Just last night I had a friend text to ask how she should proceed against an airline that hasn’t answered emails, social media posts or phone calls for over a year.
“Did you book direct?” I asked.
Brian Han, a director of equity research at Morningstar, warned that Flight Centre is set to face a long-term decline as travellers booking direct and online, the Sydney Morning Herald reported
“Flight Centre has a strong network of services that has driven solid end-user traffic and bookings over the past 20 years, but we do not believe this is sufficient to protect the company against online competitors over the next 10 years,” Han said in a research note published last week.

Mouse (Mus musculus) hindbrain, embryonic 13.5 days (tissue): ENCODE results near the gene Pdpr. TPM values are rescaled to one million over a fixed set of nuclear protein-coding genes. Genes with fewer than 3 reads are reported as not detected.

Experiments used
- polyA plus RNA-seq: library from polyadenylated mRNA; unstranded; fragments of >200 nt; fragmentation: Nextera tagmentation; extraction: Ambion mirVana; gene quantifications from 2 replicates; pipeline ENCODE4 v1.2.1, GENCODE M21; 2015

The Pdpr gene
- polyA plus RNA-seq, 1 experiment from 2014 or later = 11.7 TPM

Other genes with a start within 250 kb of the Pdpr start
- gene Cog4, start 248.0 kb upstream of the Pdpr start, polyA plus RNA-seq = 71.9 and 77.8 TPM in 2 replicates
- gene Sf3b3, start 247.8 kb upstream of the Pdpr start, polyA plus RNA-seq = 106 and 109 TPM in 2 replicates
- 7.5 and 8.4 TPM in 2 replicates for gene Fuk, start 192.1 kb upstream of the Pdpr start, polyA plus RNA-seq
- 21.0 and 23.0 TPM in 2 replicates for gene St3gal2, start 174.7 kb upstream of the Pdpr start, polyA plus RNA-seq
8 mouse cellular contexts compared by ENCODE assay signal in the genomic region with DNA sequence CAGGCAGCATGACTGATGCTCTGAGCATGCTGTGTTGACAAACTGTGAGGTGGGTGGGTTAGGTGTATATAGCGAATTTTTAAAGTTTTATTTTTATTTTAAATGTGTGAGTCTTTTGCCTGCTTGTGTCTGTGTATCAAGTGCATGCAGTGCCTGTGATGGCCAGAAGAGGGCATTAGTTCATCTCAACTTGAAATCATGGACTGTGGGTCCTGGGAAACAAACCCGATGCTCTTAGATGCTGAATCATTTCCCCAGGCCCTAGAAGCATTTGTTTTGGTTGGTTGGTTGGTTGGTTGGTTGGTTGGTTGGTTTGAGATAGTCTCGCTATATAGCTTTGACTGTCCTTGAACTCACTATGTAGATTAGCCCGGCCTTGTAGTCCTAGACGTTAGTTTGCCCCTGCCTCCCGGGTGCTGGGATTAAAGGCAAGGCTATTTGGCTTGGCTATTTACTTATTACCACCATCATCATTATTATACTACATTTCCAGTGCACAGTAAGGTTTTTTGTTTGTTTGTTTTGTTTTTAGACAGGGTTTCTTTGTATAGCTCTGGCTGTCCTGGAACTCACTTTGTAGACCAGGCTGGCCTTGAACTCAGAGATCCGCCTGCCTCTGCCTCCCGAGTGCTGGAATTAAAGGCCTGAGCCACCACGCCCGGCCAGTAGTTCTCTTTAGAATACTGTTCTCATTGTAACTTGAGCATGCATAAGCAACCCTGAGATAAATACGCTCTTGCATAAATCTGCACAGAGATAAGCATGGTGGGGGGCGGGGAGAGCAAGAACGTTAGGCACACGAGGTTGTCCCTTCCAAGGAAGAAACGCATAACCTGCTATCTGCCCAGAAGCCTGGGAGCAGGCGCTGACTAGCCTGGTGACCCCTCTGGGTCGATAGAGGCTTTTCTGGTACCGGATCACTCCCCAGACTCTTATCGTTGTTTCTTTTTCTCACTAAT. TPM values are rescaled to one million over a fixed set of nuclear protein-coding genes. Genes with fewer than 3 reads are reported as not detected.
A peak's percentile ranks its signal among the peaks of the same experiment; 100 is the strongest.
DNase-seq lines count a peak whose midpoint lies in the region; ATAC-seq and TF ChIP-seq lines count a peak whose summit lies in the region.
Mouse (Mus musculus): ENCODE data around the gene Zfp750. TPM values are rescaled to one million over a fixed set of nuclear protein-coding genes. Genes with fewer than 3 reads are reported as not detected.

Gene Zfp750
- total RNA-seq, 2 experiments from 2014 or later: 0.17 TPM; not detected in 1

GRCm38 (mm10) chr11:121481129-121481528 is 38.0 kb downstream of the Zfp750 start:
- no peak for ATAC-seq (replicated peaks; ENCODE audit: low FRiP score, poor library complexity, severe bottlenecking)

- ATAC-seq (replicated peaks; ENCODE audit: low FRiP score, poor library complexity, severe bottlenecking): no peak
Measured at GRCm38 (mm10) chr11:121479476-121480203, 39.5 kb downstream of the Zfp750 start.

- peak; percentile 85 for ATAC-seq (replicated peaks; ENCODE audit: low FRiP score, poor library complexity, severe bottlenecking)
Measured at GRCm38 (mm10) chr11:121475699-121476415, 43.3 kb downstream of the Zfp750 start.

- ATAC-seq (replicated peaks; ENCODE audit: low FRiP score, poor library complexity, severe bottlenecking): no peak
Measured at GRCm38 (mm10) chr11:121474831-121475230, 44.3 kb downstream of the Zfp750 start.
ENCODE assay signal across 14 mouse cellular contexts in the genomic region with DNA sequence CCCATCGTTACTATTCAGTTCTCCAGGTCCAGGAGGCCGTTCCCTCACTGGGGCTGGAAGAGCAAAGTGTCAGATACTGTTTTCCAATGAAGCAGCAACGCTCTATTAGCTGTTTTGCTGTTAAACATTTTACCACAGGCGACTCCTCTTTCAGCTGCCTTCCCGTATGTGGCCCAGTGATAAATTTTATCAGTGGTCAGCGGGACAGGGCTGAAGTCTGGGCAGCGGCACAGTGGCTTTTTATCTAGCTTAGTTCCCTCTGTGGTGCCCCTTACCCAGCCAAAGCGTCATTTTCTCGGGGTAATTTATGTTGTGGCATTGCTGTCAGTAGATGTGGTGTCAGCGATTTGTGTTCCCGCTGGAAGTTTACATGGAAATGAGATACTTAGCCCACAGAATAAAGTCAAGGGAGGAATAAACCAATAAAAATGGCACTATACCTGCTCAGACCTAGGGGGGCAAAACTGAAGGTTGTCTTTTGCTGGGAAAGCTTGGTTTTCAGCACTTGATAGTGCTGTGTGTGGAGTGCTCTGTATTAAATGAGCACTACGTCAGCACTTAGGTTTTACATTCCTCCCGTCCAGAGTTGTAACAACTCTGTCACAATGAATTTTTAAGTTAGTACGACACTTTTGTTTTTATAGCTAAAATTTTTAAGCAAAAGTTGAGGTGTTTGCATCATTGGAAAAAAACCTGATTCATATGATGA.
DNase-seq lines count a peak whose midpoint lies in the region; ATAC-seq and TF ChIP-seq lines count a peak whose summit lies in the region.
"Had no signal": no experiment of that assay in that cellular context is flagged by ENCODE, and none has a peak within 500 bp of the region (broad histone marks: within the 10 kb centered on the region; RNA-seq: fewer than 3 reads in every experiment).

Han said that despite Flight Centre selling almost $24 billion worth of airline, accommodation and tour bookings in 2019, this will likely slide in the face of competition from online travel agencies and people booking direct with suppliers.
But Flight Centre managing director Graham Turner says that the company’s move into the digital arena is well underway, online bookings now accounting for about 20 per cent of transactions compared with 8 per cent before the pandemic.
“We are shifting business more into online, and when you look at places like the UK, North America and Europe, we have a significant leisure business but still a very small market share and we’re looking at growing that,” Turner said.
According to Turner, those making simple domestic bookings would do so online, but more complicated travel itineraries will see people turning to travel agents, especially when navigating COVID-19 travel requirements and disruptions.
And except for a few larger airlines with near monopolies on certain routes, Turner said he expected carriers would continue to pay the same commissions given they would be competing fiercely for passengers.
Subscription successful! Thank you for subscribing.